The USS Turner (DD-648) served in the U.S. Navy during the early 1940s before sinking off New York. She was named for Captain Daniel Turner who served in the Battle of Lake Erie and as commander of Constitution. Turner was laid down as a Gleaves-class ship.
Turner was laid down at Kearny, New Jersey by the Federal Shipbuilding and Drydock Company in November 1942, launched in February 1943, and commissioned in April with Lieutenant Commander Henry S. Wygant in command. Supporting a crew complement of 208, Turner was 348 feet, four inches long and armed with four 5-inch anti-aircraft guns, six one-half inch machine guns, and ten 21-inch torpedo tubes.
Turner received anti-submarine warfare training off the coast of Maine, conducted a training cruise with aircraft carrier Bunker Hill out of New York, and began her wartime service on a trans-Atlantic escort mission in June 1943. During this deployment, Turner first sailed with the convoy to Norfolk, Virginia, and then to Casablanca where she arrived in mid-July. Turner returned to New York in August, protected a convoy en-route to Guantanamo Bay, Cuba, and then accompanied HMS Victorious to Norfolk, before she resumed training at Casco Bay, Maine.
Turner embarked on a trans-Atlantic voyage in September, and while on convoy duty in the Mediterranean, pursued a German submarine. During this assault, several depth charges rolled off the vessel, and Turner was rocked by the explosions which disabled her radar and sound-sensing capabilities. Turner regained power within 15 minutes and resumed pursuit the enemy submarine, but never proved that the submarine had been sunk.
Turner returned to Norfolk once again in late October, and then to New York in early November. She conducted anti-submarine patrols off the coast of Maine, and then embarked on another trans-Atlantic convoy escort mission in late November. In January 1944, Turner returned to the United States and anchored off Ambrose Light off New York. Several explosions occurred inside the ship the following morning, and a final explosion caused Turner to capsize and sink, resulting in the loss of 15 officers and 123 crew members. Turner was struck from the Navy list in April 1944.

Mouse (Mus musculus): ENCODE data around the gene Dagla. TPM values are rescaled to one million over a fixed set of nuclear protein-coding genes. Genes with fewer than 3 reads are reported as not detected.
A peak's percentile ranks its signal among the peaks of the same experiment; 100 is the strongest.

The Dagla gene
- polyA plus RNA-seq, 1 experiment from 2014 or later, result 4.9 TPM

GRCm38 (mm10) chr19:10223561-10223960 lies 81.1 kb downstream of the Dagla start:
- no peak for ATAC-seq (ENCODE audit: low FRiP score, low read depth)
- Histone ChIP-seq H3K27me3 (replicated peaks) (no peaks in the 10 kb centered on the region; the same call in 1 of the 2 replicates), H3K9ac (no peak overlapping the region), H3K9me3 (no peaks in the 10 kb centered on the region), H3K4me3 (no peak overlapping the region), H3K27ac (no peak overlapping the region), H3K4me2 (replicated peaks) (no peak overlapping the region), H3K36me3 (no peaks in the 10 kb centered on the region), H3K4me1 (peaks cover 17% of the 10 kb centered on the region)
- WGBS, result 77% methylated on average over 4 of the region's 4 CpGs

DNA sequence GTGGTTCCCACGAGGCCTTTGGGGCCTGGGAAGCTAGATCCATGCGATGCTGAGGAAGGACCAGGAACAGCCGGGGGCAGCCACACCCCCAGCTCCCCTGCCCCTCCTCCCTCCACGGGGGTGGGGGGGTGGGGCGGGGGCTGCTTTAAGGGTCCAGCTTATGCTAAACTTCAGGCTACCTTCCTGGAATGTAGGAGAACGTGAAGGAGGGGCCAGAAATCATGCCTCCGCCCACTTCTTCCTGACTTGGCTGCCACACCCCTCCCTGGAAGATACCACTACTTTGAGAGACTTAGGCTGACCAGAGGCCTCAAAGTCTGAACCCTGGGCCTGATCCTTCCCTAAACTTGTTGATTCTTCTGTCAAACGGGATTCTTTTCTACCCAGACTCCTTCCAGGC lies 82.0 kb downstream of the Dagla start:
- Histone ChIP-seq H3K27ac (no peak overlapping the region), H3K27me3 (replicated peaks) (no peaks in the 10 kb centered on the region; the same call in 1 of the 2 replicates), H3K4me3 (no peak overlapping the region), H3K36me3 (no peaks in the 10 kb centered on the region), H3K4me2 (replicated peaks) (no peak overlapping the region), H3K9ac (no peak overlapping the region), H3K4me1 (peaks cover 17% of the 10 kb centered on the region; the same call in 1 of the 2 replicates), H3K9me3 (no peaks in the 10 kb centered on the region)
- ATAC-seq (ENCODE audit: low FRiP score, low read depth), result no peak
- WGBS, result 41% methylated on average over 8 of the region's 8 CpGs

Asbestos Risk on the USS Turner (DD-648)
Turner used asbestos-containing materials as insulation for its boilers and steam pipes. Engineering spaces were fireproofed and insulated with asbestos products, as were galleys and crew quarters. Because asbestos was so widely used on the ship, most of her crew was exposed to the mineral. Engineers, machinists, electricians and sailors assigned to damage control often had the most severe exposure, but no level of exposure was safe.
More Navy veterans suffer from asbestos-related injuries than veterans of any other armed service. Service in the U.S. Navy, particularly on ships built before 1980, is a significant risk factor for mesothelioma. The sailors that survived Turner’s sinking may still have been at risk long after the ship went down. Servicemen harmed by asbestos on naval vessels can often obtain compensation for their injury from the companies that made the asbestos products on board.Sources
Haze Gray & Underway. Dictionary of American Naval Fighting Ships. DD-648.
http://www.hazegray.org/danfs/destroy/dd648txt.htm) Retrieved 31 January 2011.
NavSource Naval History. USS Turner (DD-648).
http://www.navsource.org/archives/05/648.htm) Retrieved 31 January 2011.